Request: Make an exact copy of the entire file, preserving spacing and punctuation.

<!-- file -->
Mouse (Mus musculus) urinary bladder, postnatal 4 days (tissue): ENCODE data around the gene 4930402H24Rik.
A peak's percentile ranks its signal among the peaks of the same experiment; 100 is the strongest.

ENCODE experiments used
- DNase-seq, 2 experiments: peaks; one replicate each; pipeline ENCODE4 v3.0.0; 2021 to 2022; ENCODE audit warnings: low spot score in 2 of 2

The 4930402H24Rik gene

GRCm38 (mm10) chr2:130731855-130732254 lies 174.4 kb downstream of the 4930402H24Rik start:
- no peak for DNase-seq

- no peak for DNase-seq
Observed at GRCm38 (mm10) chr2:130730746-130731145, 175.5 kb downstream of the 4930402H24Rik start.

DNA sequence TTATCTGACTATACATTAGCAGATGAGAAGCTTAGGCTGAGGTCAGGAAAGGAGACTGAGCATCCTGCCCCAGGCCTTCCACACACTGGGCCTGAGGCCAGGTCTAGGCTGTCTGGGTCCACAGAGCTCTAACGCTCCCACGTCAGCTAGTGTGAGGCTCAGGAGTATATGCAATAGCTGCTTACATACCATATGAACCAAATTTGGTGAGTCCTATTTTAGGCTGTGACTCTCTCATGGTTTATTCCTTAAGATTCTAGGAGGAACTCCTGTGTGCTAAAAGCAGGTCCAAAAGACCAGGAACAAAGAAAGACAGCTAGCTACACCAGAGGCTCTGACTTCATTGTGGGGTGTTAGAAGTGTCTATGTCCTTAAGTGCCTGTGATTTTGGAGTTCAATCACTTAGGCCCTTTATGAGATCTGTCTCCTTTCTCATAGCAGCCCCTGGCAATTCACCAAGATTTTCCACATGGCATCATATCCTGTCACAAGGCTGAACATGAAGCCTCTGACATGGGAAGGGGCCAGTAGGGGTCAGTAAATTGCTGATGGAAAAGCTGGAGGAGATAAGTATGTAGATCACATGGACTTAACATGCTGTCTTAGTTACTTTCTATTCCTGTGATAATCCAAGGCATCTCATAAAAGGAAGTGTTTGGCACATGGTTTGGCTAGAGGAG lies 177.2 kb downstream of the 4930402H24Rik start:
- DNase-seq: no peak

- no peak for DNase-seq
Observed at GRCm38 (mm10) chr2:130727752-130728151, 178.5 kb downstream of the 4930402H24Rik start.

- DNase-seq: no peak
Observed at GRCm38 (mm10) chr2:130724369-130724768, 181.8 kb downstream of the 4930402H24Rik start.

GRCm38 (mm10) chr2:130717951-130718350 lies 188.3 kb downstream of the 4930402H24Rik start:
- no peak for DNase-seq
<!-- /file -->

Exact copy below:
Mouse (Mus musculus) urinary bladder, postnatal 4 days (tissue): ENCODE data around the gene 4930402H24Rik.
A peak's percentile ranks its signal among the peaks of the same experiment; 100 is the strongest.

ENCODE experiments used
- DNase-seq, 2 experiments: peaks; one replicate each; pipeline ENCODE4 v3.0.0; 2021 to 2022; ENCODE audit warnings: low spot score in 2 of 2

The 4930402H24Rik gene

GRCm38 (mm10) chr2:130731855-130732254 lies 174.4 kb downstream of the 4930402H24Rik start:
- no peak for DNase-seq

- no peak for DNase-seq
Observed at GRCm38 (mm10) chr2:130730746-130731145, 175.5 kb downstream of the 4930402H24Rik start.

DNA sequence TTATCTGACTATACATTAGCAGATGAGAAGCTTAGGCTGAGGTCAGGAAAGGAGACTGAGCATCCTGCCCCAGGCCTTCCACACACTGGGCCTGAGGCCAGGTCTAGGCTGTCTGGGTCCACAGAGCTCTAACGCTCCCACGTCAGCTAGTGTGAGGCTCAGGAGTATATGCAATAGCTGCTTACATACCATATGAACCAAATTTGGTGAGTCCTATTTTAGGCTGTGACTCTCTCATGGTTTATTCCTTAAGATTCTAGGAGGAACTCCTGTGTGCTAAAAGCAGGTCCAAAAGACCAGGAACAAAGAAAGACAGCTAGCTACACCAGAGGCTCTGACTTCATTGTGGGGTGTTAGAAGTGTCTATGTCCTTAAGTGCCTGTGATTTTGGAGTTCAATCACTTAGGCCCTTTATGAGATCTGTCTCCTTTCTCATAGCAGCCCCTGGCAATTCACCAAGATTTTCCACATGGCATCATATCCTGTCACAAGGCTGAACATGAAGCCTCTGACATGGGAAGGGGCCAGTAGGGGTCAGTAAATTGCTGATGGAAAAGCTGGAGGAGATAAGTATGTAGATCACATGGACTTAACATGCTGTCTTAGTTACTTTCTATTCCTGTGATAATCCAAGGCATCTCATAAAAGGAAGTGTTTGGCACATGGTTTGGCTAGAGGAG lies 177.2 kb downstream of the 4930402H24Rik start:
- DNase-seq: no peak

- no peak for DNase-seq
Observed at GRCm38 (mm10) chr2:130727752-130728151, 178.5 kb downstream of the 4930402H24Rik start.

- DNase-seq: no peak
Observed at GRCm38 (mm10) chr2:130724369-130724768, 181.8 kb downstream of the 4930402H24Rik start.

GRCm38 (mm10) chr2:130717951-130718350 lies 188.3 kb downstream of the 4930402H24Rik start:
- no peak for DNase-seq